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Island County > Public Works > Parks & Trails > Parks and Trails Planning


scenic canoe horsetrail 

​        2006 Non-Motorized Trail Plan Maps

        Non-Motorized Trail Plan Volume I 

        Non-Motorized Trail Plan Volume II 

        Off-street Database Volume II 

        On-street Database Volume II 

What is a Non-Motorized Trail Plan?

  • A Non-Motorized Trail Plan is a comprehensive document that includes maps and supporting documentation for existing and proposed trails representing a variety of uses.
  • The 2006 Island County Non-Motorized Trail Plan focuses on non-motorized trails on Whidbey and Camano Islands for walking, hiking, road cycling, mountain biking, kayaking and equestrian purposes.

Why did Island County Develop a Non-Motorized Trail Plan?

  • The primary goal for the 2006 Island County Non-Motorized Trail Plan Project was to enhance the livability and connectivity of our communities.
  • Research has proven that having a safe and interconnected trail system encourages activity, supports healthy lifestyles and increases transportation options for the entire community.
  • Required element of the Island County Transportation Plan​



1.       Barnum Point  1 and 2​

2.       Glendale Beach

3.       Robinson Beach

4.       Freeland Hall

5.       Rhododendron Park

6.       Camano Ridge Dillon Property​


In Spring 2010, Island County began developing a Parks and Habitat Conservation Plan to provide community-supported directions for managing and maintaining parks, recreation facilities, habitat areas, and trails. This project is critical because it provides an opportunity to address declining funding resources, which have made it difficult to provide and care for parks and natural resources on Whidbey and Camano Islands. One of the challenges of this plan is to determine how to strategically use available resources within the county. This will involve looking at County resources, as well as parks and natural areas provided by other jurisdictions, including federal agencies, Washington State, cities and towns, park districts, port authorities, school districts, conservation districts, and non-profits such as the Whidbey-Camano Land Trust.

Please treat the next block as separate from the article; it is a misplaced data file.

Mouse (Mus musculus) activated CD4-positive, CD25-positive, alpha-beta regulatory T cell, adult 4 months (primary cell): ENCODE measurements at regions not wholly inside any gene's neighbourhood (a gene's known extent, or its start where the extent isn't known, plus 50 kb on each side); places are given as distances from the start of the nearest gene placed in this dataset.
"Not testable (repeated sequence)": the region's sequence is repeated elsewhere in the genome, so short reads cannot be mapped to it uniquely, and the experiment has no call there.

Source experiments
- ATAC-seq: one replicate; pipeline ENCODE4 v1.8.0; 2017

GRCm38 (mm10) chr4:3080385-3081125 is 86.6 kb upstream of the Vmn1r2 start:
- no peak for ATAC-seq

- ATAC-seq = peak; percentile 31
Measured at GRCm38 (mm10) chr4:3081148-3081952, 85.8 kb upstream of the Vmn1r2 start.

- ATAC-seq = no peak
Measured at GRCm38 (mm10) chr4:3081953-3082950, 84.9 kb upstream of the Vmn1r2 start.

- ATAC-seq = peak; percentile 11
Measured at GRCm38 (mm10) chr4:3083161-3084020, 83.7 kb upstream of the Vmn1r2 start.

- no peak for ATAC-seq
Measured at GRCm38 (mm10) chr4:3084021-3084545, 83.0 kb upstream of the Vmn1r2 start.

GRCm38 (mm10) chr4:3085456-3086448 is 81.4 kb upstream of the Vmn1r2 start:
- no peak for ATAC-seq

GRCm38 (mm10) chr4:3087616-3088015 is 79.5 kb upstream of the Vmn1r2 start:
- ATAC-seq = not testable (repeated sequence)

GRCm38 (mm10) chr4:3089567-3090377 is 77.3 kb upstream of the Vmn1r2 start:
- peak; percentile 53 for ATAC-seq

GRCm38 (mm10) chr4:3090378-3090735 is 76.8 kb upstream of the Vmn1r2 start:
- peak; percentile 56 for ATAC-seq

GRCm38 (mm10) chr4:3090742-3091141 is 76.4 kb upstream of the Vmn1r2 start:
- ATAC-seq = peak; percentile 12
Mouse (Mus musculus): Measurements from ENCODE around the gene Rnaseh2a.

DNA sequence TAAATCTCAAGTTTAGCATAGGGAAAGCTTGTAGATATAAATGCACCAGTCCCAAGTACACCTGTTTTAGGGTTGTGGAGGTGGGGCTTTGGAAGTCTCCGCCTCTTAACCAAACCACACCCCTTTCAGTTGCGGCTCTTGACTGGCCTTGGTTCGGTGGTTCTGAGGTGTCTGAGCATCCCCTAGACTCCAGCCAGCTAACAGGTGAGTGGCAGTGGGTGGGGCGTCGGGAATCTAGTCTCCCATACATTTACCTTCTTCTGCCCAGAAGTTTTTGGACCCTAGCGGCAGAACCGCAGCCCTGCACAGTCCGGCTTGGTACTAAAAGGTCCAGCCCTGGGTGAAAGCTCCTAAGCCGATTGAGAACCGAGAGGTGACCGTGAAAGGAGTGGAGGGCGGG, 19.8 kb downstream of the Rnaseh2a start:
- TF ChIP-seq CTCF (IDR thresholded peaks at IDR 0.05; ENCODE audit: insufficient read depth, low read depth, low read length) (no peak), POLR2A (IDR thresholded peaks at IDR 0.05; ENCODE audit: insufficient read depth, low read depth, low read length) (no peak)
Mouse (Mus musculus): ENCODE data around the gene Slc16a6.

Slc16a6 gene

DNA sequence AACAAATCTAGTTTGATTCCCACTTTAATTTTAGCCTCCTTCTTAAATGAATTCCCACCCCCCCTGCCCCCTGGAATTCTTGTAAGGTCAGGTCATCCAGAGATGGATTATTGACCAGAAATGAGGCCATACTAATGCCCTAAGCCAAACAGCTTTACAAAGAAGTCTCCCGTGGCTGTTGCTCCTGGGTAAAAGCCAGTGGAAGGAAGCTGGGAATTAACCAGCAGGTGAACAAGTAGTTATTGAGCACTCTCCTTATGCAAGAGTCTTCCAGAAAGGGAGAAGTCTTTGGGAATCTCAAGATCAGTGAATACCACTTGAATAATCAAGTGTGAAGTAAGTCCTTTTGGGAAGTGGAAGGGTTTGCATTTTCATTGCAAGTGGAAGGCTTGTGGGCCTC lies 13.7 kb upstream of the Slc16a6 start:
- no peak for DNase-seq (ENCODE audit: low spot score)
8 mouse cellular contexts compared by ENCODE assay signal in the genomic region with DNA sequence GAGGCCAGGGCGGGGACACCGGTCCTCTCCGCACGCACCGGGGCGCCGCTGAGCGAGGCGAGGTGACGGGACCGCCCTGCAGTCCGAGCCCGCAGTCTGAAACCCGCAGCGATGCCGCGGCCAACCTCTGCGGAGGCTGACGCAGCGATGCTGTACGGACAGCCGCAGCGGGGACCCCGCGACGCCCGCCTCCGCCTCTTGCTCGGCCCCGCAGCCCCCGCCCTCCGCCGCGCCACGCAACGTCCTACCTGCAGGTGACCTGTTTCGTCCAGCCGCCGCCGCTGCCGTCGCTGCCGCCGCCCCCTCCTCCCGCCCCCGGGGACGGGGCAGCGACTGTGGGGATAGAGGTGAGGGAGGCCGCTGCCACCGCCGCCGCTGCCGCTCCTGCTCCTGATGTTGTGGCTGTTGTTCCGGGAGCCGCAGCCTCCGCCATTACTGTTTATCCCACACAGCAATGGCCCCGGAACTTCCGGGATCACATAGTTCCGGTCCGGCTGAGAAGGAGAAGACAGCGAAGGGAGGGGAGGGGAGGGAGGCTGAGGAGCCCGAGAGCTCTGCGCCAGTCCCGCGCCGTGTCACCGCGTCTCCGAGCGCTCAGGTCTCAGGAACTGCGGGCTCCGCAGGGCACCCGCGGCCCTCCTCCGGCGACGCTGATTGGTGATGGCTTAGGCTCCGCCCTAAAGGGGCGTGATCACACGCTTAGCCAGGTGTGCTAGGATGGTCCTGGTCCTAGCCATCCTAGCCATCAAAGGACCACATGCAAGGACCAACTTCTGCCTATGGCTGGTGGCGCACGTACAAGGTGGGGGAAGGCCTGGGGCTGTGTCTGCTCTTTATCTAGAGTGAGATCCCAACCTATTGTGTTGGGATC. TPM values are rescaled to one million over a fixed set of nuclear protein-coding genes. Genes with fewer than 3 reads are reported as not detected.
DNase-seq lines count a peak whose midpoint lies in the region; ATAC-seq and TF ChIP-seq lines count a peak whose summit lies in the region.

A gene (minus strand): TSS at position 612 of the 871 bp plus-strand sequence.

In May and June, community members were invited to participate in a number of activities to note their preferences for parks and habitat.   These included:

  • 10 Stakeholder Interviews
  • 2 Focus Group Meetings
  • 3 Community Intercept Events, and
  • an Online Questionnaire.

Over 950 people participated in the planning process! The feedback we received will be summarized in a Public Involvement Findings Summary Memo (to be posted in July). Key findings will be used to help identify community needs for parks, recreation facilities, trails, and habitat areas on both Whidbey and Camano Islands.​​


During 2010 Island County engaged in a three-phased planning process.

Planning Process 

Phase 1: Where Are We Now?

The Master Planning process was initiated through meetings with the County Board of Commissioners and Key County Staff to determine the best direction for outreach and analysis. In Phase 1, County parks and habitat areas will be inventoried, mapped, and evaluated to assess future opportunities. In addition, demographics, land use, and park operations will be evaluated to provide a foundation for the planning effort. Key findings will be documented in the Planning Context and Existing Resources Summary Memos.


Phase 2: Where Do We Want to Be?

Phase 2 will included several forums for public outreach to assess the preferences and priorities of residents and key stakeholders in Island County. An online questionnaire, focus group meetings, stakeholder interviews, and community events on both Whidbey and Camano Islands will help identify a vision for the County park and habitat system, as well as the County’s role in providing these assets. Combined with the technical analysis conducted in Phase 1, this community feedback will be used to develop a Needs Assessment Report of current and future needs for parks, recreation facilities, trails, and habitat areas.


Phase 3: How Do We Get There?

In Phase 3, goals, strategies and actions will be identified to create a firm plan to achieve the community’s vision identified in Phase 2. These recommendations for the site maintenance, management, and development will be based on a solid understanding of available funding opportunities and constraints. From the list of recommendations, priority projects will be identified in a capital and operations costs model, which will be included in the Draft Parks and Habitat Conservation Plan. This Plan will be presented to Key County Staff, the Board of Commissioners, and the public to collect comments for a revised plan. After refinement, the Final Plan will be presented for adoption. The Final Plan will continue to be used for many years as a tool for achieving the desired park and habitat system.

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